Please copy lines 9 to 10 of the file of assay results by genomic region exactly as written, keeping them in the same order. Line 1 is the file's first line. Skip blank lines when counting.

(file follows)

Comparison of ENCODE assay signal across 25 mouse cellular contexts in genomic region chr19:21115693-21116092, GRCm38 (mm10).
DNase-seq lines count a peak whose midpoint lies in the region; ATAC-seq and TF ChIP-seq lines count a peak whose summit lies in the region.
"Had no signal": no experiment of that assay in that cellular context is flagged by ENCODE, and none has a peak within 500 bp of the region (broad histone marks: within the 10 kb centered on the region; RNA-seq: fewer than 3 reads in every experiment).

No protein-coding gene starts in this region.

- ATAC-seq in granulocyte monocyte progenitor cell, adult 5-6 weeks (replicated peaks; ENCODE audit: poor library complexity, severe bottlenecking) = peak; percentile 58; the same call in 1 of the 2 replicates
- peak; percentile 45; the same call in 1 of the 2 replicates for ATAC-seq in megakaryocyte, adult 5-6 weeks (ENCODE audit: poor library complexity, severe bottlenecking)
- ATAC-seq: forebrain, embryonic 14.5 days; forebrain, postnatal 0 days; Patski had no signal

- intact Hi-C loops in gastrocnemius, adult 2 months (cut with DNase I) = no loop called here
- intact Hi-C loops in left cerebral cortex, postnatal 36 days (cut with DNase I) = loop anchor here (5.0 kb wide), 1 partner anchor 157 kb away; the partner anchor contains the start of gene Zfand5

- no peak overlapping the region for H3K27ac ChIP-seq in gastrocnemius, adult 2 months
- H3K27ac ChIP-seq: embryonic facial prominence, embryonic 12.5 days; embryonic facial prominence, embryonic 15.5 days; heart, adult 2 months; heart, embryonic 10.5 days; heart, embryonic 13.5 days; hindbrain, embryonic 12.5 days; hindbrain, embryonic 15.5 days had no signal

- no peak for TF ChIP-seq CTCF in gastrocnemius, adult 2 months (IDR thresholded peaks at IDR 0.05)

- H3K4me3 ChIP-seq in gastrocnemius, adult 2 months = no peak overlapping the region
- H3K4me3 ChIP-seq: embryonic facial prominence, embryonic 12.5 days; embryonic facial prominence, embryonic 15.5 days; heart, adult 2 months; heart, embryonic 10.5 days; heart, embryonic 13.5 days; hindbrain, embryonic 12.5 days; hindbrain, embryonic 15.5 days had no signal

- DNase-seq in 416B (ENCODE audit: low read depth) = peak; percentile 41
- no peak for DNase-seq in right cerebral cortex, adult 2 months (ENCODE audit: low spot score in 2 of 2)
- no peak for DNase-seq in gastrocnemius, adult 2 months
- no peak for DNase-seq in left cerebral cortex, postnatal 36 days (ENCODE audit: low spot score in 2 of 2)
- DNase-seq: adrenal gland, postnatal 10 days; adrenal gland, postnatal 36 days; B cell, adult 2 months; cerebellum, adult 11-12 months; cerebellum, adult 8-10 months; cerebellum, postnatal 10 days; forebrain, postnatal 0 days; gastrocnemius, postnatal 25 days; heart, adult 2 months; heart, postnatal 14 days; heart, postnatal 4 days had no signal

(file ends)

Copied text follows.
- intact Hi-C loops in left cerebral cortex, postnatal 36 days (cut with DNase I) = loop anchor here (5.0 kb wide), 1 partner anchor 157 kb away; the partner anchor contains the start of gene Zfand5

- no peak overlapping the region for H3K27ac ChIP-seq in gastrocnemius, adult 2 months